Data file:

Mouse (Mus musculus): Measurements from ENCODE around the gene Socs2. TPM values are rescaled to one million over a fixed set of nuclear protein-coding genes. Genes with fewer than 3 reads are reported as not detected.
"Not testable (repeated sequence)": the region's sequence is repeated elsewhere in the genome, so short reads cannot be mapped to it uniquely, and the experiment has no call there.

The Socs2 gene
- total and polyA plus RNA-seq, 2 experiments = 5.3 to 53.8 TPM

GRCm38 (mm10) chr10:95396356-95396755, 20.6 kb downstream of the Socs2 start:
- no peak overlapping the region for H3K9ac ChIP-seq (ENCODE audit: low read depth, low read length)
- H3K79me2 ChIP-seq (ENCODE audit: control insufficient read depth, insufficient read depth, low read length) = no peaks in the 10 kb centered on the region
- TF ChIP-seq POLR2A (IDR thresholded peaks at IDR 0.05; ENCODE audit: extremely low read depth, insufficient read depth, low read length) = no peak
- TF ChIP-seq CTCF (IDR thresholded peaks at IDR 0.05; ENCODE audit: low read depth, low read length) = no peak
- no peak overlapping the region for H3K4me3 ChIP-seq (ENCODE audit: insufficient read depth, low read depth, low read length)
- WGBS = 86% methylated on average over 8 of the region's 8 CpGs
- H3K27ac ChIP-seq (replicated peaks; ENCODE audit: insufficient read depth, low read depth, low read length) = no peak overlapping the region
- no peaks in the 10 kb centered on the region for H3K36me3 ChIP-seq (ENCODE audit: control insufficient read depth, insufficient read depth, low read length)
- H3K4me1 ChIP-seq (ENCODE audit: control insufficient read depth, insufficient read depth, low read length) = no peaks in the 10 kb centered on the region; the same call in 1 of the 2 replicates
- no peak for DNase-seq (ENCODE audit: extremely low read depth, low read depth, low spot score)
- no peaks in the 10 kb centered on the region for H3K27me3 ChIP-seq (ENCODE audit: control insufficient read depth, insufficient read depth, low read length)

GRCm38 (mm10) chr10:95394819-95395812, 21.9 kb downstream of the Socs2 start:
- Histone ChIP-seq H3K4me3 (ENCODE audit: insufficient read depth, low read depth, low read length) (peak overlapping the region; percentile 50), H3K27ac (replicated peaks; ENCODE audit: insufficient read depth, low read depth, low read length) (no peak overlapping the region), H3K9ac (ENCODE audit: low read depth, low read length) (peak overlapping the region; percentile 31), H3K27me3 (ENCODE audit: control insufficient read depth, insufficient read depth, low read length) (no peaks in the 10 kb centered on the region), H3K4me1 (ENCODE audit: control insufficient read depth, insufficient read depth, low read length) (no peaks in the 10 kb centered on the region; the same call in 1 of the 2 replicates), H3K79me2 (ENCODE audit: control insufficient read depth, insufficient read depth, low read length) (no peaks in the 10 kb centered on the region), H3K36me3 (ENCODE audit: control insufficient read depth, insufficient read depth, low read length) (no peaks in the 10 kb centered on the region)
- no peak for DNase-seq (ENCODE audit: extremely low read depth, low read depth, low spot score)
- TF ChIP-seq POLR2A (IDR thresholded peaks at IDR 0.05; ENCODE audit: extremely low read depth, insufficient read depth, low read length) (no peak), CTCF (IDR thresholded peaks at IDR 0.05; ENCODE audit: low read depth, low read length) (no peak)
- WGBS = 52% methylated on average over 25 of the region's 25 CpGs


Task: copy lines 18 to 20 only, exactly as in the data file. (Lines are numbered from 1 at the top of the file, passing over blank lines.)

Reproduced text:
- Histone ChIP-seq H3K4me3 (ENCODE audit: insufficient read depth, low read depth, low read length) (peak overlapping the region; percentile 50), H3K27ac (replicated peaks; ENCODE audit: insufficient read depth, low read depth, low read length) (no peak overlapping the region), H3K9ac (ENCODE audit: low read depth, low read length) (peak overlapping the region; percentile 31), H3K27me3 (ENCODE audit: control insufficient read depth, insufficient read depth, low read length) (no peaks in the 10 kb centered on the region), H3K4me1 (ENCODE audit: control insufficient read depth, insufficient read depth, low read length) (no peaks in the 10 kb centered on the region; the same call in 1 of the 2 replicates), H3K79me2 (ENCODE audit: control insufficient read depth, insufficient read depth, low read length) (no peaks in the 10 kb centered on the region), H3K36me3 (ENCODE audit: control insufficient read depth, insufficient read depth, low read length) (no peaks in the 10 kb centered on the region)
- no peak for DNase-seq (ENCODE audit: extremely low read depth, low read depth, low spot score)
- TF ChIP-seq POLR2A (IDR thresholded peaks at IDR 0.05; ENCODE audit: extremely low read depth, insufficient read depth, low read length) (no peak), CTCF (IDR thresholded peaks at IDR 0.05; ENCODE audit: low read depth, low read length) (no peak)